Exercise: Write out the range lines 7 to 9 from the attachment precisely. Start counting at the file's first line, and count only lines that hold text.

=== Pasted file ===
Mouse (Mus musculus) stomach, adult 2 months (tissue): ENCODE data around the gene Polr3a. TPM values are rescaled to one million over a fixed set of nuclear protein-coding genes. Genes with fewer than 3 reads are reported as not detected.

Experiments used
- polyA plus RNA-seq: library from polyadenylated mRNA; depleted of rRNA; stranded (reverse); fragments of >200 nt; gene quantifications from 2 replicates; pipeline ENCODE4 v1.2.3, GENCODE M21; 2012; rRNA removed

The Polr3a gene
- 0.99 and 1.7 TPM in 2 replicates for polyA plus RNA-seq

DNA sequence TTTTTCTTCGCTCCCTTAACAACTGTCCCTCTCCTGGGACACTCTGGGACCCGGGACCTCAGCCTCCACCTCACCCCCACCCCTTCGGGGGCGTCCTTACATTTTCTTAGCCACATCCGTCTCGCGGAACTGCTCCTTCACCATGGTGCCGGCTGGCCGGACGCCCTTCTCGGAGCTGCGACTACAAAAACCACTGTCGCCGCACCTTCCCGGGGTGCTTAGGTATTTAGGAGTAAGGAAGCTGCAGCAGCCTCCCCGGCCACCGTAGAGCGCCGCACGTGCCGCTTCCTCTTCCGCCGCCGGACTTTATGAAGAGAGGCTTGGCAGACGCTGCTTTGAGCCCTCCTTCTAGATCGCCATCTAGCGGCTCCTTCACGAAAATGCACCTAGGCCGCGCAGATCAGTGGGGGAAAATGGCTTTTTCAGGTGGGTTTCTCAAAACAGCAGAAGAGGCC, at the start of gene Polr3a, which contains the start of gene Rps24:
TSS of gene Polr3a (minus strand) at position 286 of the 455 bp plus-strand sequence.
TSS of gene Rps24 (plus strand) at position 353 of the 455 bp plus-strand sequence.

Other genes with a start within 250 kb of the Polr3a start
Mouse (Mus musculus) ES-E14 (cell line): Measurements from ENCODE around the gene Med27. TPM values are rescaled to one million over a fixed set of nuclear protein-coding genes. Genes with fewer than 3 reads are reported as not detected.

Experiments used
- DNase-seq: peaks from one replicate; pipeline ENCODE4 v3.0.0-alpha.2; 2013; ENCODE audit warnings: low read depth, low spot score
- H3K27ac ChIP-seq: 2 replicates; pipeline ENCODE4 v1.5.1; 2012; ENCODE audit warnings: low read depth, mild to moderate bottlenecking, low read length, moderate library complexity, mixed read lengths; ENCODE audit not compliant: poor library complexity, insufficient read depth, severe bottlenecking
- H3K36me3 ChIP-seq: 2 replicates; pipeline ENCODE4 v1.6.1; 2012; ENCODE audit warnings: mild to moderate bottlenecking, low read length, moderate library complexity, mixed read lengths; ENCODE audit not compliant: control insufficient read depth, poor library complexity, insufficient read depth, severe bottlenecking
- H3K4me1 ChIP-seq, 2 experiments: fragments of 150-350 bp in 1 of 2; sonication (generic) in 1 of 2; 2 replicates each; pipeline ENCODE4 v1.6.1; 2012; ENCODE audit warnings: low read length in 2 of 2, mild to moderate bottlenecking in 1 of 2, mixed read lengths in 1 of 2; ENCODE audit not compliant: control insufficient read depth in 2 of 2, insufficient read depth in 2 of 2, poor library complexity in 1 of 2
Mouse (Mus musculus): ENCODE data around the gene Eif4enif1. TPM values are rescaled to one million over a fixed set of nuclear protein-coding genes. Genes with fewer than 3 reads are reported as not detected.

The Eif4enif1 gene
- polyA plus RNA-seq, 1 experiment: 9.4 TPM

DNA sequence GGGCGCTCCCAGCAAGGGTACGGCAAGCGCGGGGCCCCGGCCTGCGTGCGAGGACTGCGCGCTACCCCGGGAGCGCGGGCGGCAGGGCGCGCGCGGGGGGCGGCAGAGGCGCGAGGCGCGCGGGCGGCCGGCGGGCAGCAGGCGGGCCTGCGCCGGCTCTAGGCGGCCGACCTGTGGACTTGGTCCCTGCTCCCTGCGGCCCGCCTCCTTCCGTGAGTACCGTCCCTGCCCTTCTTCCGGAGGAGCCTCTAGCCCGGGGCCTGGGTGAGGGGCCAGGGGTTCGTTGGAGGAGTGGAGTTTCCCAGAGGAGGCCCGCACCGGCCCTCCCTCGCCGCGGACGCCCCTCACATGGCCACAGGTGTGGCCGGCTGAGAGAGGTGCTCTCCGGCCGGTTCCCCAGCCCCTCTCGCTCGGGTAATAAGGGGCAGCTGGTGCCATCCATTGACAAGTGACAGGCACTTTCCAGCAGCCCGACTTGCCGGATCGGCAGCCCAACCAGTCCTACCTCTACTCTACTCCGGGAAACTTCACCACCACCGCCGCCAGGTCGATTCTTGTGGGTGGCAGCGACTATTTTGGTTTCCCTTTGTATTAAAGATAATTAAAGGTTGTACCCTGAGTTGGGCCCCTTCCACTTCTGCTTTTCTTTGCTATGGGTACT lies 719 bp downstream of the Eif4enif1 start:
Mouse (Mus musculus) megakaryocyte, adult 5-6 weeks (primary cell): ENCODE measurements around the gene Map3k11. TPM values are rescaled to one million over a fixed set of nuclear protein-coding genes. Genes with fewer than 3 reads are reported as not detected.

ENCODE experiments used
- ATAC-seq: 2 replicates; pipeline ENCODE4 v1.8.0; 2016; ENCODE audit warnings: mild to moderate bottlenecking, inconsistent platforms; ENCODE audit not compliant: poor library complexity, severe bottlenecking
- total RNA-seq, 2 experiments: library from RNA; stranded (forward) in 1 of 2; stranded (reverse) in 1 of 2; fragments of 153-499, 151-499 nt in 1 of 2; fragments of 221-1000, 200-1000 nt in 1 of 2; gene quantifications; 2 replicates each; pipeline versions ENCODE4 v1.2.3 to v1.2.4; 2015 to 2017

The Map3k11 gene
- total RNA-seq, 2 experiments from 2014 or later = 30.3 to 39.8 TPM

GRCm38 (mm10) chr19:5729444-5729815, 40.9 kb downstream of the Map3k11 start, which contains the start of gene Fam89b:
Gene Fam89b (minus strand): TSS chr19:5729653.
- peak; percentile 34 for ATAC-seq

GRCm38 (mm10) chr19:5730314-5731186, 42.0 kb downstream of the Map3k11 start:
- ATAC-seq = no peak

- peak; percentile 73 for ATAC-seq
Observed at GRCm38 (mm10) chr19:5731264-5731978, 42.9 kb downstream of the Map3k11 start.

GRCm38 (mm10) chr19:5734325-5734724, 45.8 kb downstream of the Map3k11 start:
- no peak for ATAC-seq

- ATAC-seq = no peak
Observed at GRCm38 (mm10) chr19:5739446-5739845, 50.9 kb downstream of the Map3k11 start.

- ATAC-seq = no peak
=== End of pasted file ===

TSS of gene Polr3a (minus strand) at position 286 of the 455 bp plus-strand sequence.
TSS of gene Rps24 (plus strand) at position 353 of the 455 bp plus-strand sequence.

Other genes with a start within 250 kb of the Polr3a start